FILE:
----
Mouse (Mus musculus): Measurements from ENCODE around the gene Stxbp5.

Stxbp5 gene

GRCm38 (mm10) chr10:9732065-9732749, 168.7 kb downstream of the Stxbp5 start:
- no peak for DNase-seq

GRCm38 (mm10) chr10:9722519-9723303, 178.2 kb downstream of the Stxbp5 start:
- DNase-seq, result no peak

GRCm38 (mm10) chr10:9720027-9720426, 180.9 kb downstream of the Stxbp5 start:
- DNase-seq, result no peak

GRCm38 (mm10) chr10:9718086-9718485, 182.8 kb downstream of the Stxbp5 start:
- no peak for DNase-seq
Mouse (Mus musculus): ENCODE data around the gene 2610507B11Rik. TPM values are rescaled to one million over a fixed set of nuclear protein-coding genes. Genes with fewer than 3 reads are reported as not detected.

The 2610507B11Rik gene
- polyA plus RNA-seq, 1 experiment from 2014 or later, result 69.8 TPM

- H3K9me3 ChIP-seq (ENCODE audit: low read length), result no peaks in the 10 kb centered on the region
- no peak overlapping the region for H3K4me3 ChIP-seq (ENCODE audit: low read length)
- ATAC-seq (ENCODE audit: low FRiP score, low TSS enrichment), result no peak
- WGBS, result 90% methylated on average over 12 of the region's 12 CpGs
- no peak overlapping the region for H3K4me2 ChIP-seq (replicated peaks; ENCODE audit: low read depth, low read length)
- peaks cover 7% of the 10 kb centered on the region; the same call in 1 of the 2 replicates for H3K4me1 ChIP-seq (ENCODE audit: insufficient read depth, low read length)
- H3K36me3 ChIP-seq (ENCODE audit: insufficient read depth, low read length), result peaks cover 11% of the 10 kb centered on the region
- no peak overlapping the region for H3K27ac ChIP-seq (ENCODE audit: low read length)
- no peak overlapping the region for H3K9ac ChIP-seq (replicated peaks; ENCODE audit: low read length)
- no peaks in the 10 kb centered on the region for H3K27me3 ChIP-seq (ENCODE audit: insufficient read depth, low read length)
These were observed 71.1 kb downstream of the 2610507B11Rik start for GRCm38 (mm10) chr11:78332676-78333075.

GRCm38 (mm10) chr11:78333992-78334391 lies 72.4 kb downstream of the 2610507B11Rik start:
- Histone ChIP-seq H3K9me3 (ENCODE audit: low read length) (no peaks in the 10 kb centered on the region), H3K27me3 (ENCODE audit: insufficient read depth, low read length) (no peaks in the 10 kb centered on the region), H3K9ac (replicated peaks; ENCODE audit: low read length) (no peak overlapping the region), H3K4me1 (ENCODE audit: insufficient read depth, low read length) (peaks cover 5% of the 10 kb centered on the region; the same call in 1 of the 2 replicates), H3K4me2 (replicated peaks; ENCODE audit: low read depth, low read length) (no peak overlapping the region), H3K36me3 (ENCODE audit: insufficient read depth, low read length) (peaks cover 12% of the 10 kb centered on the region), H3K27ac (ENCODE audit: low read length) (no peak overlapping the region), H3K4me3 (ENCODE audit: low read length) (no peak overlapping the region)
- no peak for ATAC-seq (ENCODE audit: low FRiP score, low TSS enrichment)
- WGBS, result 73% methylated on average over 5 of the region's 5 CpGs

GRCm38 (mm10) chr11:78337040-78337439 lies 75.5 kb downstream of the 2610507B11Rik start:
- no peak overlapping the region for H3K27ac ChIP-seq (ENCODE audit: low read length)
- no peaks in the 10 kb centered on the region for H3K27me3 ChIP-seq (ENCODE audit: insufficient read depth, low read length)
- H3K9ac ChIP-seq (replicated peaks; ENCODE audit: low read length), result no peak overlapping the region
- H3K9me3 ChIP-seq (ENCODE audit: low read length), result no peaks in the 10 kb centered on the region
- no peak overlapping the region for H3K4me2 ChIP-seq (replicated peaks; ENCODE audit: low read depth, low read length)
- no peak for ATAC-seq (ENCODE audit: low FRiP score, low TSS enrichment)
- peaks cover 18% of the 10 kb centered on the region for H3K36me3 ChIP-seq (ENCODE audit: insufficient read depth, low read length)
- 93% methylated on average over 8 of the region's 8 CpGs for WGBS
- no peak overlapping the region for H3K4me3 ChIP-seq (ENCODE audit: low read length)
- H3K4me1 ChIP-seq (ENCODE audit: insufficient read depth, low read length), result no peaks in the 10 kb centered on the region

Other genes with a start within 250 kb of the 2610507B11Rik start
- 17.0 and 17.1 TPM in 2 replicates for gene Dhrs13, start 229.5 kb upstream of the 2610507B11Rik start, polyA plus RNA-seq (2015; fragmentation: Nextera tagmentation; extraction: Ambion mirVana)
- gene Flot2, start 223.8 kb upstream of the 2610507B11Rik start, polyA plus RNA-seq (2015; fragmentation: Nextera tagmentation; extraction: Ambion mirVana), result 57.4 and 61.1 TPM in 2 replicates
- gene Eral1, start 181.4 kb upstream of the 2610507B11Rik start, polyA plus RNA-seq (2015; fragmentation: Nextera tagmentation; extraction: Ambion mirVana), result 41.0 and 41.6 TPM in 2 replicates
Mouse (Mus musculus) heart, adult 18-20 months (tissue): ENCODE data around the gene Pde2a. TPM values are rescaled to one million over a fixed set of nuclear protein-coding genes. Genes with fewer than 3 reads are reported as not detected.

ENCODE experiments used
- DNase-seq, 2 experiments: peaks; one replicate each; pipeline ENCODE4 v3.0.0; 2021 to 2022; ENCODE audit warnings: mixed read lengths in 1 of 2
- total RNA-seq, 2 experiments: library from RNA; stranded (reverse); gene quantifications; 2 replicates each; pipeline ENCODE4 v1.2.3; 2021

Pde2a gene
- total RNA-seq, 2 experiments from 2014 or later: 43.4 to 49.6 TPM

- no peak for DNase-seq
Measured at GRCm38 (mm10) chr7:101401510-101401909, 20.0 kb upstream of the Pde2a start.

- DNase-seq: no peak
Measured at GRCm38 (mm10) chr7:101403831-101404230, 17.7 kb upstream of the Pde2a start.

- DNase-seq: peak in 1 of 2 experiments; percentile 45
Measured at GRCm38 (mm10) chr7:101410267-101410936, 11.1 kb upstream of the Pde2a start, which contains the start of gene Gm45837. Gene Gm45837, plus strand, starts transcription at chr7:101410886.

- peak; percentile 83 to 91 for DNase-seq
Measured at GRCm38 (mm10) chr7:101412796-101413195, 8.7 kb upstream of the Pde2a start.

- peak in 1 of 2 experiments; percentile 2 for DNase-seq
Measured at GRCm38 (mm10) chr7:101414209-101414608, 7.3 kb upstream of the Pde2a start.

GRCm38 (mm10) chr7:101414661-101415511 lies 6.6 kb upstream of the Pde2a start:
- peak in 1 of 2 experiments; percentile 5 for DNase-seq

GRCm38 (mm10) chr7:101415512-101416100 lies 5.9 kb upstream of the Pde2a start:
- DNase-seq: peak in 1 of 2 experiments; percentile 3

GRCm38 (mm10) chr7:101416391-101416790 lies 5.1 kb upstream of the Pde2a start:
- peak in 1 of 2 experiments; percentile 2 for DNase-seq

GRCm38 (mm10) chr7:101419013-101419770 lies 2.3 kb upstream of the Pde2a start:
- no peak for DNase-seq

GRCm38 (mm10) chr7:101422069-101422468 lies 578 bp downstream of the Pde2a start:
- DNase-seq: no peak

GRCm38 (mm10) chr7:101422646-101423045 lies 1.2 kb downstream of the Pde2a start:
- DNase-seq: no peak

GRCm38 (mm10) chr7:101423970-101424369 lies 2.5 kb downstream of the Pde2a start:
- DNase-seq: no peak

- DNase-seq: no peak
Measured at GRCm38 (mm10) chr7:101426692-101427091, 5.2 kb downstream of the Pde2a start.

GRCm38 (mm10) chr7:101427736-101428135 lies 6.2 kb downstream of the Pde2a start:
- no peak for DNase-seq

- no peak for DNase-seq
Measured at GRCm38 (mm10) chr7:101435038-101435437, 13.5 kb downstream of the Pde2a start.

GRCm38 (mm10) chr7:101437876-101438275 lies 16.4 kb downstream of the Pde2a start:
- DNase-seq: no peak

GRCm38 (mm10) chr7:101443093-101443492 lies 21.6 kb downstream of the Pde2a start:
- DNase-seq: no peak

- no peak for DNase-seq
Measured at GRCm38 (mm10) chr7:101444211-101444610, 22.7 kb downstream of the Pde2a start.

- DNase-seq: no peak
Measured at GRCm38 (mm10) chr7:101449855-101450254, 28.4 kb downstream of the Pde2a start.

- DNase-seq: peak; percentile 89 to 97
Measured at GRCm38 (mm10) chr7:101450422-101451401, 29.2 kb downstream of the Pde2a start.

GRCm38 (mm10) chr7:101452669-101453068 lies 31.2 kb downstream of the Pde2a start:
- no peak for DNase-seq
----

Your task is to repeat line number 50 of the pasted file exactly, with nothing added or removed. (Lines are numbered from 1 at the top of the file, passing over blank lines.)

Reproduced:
- no peak for DNase-seq